January Employment Report and Non-Manufacturing Activity

KEY DATA: Payrolls: +227,000; Unemployment Rate: 4.8% (up 0.1 percentage point); Wages: +0.1%/ ISM (NonMan.): -0.1point; Employment: +2 points

IN A NUTSHELL: “The labor market is still a solid job machine but workers are not seeing wages grow solidly.”

WHAT IT MEANS: The jobs machine keeps on humming along. The nation’s businesses added jobs at a very strong pace in January and the gains were spread across most of the economy. Construction workers were hired like crazy, manufacturers added to their payrolls, retailers kept expanding (or maybe they just haven’t shut the stores yet), finance and real estate companies grew, firms started hiring temps again and the health care and hospitality sectors continued to demand more workers like crazy. Only the government showed restraint. But there are some warnings in the numbers. The acceleration in job gains from December’s moderate 157,000 increase came largely from two places: Construction and temporary employment services. Weather probably played a major role in the construction swing (it was warm in January), while the decline in temp positions was likely an aberration, making for an outsized rise in January. Don’t be surprised if job gains retreat back to the 150,000 to 175,000 going forward.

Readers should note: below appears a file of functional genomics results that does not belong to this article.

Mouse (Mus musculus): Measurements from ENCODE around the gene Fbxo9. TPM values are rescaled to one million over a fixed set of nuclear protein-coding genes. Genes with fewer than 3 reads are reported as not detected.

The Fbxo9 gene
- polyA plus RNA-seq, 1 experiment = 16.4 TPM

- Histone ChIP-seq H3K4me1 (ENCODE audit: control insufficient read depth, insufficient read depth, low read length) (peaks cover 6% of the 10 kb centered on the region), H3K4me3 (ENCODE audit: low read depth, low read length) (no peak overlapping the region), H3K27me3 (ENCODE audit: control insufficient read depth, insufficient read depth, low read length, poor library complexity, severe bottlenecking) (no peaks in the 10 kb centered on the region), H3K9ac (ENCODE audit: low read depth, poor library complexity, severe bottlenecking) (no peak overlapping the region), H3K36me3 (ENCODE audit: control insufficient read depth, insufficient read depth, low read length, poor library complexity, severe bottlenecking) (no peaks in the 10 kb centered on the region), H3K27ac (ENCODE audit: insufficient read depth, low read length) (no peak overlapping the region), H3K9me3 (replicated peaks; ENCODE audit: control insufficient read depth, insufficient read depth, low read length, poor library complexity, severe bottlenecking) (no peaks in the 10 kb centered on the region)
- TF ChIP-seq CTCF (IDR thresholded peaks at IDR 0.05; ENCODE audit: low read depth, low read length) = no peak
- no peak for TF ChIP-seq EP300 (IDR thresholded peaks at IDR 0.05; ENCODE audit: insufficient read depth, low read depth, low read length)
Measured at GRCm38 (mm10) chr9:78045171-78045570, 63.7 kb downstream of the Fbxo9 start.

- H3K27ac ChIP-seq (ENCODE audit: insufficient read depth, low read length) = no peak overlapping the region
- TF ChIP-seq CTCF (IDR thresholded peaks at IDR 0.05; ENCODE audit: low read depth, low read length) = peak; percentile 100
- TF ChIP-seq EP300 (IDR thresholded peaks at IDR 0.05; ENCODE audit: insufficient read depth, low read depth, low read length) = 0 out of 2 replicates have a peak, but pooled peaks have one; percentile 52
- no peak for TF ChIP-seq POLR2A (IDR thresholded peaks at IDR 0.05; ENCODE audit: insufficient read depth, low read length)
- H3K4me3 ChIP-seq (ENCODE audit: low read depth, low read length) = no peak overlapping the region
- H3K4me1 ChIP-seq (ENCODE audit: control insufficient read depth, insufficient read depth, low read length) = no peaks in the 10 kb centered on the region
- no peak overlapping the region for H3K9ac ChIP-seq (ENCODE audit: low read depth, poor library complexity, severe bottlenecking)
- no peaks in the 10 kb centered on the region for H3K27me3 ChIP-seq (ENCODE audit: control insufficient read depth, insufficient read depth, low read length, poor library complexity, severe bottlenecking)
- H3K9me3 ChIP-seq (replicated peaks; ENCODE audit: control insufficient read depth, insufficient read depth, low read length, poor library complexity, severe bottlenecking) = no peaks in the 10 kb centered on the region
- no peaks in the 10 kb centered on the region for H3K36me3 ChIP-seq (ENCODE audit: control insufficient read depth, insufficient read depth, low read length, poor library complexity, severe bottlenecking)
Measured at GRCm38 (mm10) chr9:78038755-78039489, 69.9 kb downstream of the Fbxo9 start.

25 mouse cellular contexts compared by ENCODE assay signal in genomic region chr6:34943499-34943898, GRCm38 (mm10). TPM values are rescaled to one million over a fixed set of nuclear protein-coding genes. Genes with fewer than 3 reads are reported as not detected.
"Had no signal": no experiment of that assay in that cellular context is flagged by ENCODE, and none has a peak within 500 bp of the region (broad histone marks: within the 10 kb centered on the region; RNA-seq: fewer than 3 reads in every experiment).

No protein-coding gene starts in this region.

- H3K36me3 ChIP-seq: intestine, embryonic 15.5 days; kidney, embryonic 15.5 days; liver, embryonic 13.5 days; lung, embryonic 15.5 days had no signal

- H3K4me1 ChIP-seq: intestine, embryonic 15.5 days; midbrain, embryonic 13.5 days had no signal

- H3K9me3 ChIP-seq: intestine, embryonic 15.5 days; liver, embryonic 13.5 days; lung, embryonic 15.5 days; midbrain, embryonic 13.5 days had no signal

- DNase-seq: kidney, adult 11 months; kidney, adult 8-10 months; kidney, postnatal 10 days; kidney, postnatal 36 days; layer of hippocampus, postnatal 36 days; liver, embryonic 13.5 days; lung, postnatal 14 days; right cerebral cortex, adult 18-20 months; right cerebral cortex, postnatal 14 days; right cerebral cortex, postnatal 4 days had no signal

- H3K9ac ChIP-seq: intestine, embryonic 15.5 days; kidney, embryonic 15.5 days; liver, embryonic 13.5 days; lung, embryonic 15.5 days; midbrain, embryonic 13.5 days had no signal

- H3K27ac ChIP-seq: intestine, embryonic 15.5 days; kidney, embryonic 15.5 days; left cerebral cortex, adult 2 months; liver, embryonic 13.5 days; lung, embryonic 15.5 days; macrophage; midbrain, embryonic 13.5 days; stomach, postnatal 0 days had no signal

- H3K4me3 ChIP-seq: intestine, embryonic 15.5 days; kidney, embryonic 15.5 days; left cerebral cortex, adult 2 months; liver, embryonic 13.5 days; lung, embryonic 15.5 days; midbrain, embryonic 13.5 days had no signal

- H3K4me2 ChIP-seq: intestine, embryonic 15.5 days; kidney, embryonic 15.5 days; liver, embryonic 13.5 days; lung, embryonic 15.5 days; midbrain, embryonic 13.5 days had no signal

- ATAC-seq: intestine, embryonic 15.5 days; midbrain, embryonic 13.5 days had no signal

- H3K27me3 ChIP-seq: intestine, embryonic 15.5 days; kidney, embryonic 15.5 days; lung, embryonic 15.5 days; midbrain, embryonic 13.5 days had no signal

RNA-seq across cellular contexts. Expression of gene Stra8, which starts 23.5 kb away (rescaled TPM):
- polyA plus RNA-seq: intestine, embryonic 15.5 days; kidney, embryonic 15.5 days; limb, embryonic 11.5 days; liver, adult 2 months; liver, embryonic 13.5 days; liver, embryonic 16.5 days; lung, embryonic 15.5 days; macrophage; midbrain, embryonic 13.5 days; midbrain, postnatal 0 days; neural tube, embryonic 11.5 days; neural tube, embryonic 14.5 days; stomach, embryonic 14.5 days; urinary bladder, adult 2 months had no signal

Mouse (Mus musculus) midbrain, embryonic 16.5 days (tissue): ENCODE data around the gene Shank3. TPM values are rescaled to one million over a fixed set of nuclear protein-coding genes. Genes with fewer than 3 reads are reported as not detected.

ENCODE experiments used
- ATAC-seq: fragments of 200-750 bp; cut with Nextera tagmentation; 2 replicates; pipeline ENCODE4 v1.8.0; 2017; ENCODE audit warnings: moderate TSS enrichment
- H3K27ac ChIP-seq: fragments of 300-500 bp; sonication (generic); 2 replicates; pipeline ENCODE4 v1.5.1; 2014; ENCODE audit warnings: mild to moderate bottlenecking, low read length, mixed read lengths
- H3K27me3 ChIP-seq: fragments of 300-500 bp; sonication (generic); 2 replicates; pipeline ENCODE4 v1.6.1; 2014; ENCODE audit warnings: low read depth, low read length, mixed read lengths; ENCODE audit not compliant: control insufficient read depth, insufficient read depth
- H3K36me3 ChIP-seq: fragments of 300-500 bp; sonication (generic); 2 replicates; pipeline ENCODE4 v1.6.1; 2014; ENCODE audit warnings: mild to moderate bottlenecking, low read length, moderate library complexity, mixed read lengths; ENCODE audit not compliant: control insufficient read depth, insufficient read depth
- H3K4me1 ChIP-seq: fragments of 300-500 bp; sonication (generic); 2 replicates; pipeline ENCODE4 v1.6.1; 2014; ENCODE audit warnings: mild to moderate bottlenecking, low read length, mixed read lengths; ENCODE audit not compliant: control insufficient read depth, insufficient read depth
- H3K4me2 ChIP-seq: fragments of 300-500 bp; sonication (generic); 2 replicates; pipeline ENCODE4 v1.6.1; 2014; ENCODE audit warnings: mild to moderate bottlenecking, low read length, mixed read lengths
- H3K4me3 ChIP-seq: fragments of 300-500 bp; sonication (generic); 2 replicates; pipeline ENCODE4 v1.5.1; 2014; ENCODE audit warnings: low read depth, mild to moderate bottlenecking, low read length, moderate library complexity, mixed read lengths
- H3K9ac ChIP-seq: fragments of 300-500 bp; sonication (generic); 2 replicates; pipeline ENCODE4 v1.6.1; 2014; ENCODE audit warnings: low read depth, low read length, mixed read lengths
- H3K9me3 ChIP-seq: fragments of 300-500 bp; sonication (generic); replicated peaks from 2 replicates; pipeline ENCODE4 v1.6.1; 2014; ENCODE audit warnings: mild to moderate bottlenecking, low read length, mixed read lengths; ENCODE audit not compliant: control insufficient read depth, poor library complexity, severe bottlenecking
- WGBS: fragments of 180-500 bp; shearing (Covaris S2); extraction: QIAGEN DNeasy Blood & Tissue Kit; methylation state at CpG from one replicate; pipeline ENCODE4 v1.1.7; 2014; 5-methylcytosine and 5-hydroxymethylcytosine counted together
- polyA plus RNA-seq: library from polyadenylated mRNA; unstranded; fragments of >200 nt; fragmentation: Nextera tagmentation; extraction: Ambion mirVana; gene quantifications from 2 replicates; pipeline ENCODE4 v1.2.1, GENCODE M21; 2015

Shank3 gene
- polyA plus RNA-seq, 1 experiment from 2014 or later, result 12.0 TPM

The unemployment rate inched upward in January as the labor force surged, lifting the participation rate as well. All this angst about the falling participation rate is simply misplaced. The rate has been in a fairly tight range for over three years, as the demographic forces driving it down are being offset by the expected return of frustrated workers. Still, there doesn’t seem to be enough pressure on companies to bid more for workers. Wages rose minimally over the month and are up only 2.5% over the year – before inflation is factored in. That is just not good enough.

The Institute for Supply Management reported that the Non-Manufacturing sector continued to expand solidly in January. The overall index was off minimally and the details were solid. Most importantly, hiring is picking up, as order books are no longer thinning. Order growth is still strong, though a touch less than it had been, largely due to weakening in export demand.